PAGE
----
Conversations at the School


Town Hall on Diversity and Inclusion
March 16, 2016— The Office of Diversity and Inclusion, led by Associate Dean for Diversity Meredith Rosenthal, hosted the 2nd Annual Town Hall on Diversity and Inclusion. The Town Hall updated the Harvard Chan Community on the progress, efforts, and direction of the Office of the Diversity and Inclusion and discussed the Dean’s Annual Report on Diversity. Other subjects discussed were: the Climate Assessment, Diversity Dashboards, and the ODI’s Recruitment and Community Engagement efforts.

Dean’s Annual Report on Diversity and Inclusion
March 3, 2016— The Dean’s Annual Report on Diversity and Inclusion represents a next step in creating a shared understanding of the state of diversity on our campus, the work we are doing to recruit and retain students, staff, research appointees and faculty from underrepresented U.S. minority groups, and our efforts to build a truly inclusive climate at the School.


Islamophobia:A Conversation with Prof. Ali Asani and Harvard Muslim Chaplain Taymullah
December 8, 2015–It was standing room only at today’s conversation on Islamophobia with Dr. Ali Asani and Chaplain Taymullah Abdur-Rahman. Over 130 students, faculty, and staff from across the campus clustered together in the back of the room and sat in the aisles in order to listen and share ideas in response to the recent incidents of Islamophobia nation-wide.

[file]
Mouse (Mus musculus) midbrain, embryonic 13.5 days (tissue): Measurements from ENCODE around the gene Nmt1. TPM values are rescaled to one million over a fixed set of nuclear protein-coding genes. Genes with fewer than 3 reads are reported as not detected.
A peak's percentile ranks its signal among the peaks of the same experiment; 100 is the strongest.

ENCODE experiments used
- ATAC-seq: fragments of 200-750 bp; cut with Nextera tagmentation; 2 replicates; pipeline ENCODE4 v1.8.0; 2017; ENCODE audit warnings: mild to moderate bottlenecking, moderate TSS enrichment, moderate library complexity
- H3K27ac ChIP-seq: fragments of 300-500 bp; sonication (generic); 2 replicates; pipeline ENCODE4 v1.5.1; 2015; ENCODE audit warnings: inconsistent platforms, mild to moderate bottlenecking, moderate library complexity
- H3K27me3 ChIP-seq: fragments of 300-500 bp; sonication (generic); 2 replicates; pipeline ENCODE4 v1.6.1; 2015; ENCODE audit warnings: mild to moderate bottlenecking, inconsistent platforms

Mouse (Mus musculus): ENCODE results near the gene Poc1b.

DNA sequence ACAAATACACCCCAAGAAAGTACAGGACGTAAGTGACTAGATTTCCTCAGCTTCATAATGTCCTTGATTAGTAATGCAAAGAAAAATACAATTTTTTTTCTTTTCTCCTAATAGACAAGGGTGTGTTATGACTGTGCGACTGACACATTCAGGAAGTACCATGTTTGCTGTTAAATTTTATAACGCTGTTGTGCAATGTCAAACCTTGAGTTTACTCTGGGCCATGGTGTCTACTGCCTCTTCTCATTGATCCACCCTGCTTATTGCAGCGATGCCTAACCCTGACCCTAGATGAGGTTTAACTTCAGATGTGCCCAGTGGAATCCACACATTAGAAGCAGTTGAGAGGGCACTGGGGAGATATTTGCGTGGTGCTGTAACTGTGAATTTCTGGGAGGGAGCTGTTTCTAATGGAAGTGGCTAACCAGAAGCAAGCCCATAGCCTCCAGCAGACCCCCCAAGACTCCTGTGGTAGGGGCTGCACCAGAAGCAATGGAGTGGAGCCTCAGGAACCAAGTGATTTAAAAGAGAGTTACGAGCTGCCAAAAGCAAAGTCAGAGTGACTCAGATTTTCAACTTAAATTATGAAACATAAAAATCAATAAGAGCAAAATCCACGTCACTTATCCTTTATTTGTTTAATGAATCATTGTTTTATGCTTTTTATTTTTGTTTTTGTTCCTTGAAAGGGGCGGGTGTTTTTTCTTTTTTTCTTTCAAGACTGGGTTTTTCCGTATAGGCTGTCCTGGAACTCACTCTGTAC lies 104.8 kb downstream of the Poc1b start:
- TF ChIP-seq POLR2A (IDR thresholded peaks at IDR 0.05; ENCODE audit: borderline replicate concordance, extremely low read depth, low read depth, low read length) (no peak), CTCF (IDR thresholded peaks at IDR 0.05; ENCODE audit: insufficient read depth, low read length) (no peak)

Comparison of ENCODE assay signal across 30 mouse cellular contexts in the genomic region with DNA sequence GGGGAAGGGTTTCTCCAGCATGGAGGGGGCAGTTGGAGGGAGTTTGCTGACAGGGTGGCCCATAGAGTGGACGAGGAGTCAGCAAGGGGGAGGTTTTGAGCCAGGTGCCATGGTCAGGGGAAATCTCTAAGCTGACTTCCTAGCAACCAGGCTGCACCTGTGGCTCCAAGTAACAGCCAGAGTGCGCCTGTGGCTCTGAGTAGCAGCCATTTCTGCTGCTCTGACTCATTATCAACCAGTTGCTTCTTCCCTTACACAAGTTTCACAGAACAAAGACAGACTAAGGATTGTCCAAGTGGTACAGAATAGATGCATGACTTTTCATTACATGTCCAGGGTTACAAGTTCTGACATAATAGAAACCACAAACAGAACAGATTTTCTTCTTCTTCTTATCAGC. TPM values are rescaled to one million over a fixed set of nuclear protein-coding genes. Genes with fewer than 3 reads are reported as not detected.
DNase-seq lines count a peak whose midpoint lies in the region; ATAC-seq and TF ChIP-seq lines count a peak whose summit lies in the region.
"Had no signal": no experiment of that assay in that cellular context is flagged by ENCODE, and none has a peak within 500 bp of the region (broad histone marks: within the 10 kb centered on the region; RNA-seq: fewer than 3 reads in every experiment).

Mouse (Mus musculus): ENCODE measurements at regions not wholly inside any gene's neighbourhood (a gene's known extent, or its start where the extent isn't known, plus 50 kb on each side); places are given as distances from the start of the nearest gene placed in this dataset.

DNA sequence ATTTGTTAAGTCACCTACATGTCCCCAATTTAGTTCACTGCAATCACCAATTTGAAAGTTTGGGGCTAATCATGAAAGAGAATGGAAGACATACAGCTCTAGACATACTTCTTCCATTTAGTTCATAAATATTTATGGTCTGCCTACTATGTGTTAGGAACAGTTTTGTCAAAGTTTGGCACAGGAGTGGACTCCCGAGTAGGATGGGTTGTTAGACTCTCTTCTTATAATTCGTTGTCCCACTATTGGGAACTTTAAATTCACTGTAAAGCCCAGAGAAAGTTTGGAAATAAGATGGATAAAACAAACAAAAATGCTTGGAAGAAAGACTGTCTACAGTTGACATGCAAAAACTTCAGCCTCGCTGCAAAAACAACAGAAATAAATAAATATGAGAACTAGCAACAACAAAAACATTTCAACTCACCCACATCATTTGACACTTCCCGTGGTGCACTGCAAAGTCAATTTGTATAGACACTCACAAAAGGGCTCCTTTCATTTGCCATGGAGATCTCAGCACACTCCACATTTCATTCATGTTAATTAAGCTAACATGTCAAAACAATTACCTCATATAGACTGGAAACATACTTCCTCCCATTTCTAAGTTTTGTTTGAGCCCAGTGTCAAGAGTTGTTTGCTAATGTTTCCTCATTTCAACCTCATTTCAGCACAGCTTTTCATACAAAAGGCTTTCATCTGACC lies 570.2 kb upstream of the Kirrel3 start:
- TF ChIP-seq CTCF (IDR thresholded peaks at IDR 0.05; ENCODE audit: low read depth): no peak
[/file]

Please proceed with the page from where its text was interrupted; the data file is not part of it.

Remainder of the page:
Message from Dean Hunter on Combating Racism
November 20, 2015–The events yesterday at Harvard Law School are a forceful reminder of how much work we as a University and as a society still need to do to combat racism and other forms of hate and exclusion in our world. I was outraged to learn that the photos of black faculty at HLS were defaced. As HLS Dean Martha Minow said in her message to the law school community yesterday, “Expressions of hatred are abhorrent, whether they be directed at race, sex, sexual preference, gender identity, religion, or any other targets of bigotry.”

Pathway to prison often paved with unfair labels, misdiagnosis
November 18, 2015 – The road to incarceration and social isolation in the U.S. often begins when a child is labeled a troublemaker by a teacher or is diagnosed with a mental illness that may or may not be accurate, speakers told a Harvard T.H. Chan School of Public Health audience on November 16, 2015.

School aims to broaden diversity and inclusion
November 3, 2015- Acting Dean David Hunter and Associate Dean for Diversity Meredith Rosenthal spoke at a Town Hall on Diversity and Inclusion at Harvard T.H. Chan School of Public Health on October 28, 2015, outlining steps that had been taken in recent months, as well as plans for the future, to boost discussion and action on diversity and inclusion.

How racism impacts health
November 3, 2015 -Public health professionals must not be afraid to use the word “racism” when they see health inequities linked to issues like poverty, segregation, and lack of access to care, Mary Travis Bassett, commissioner of the New York City Department of Health and Mental Hygiene, told an audience at Harvard T.H. Chan School of Public Health on October 26, 2015.

‘Covering’ to fit in and get ahead
August 26, 2015 — Legal scholar and gay Asian American Kenji Yoshino spoke on August 24 with Harvard Chan School staff, students, and faculty about his research and writings that examine the ways people “cover” or downplay those aspects of their identities that are based on race, gender, sexual orientation, religion, and disability, in an effort to “fit in” and get ahead professionally and personally.

Racial bias and its effect on health care
August 12, 2015 — Eliminating racial and ethnic disparities in health in the U.S. isn’t just the job of the health care sector—it’s the job of society as a whole, argues David R. Williams, Florence Sprague Norman and Laura Smart Norman Professor of Public Health.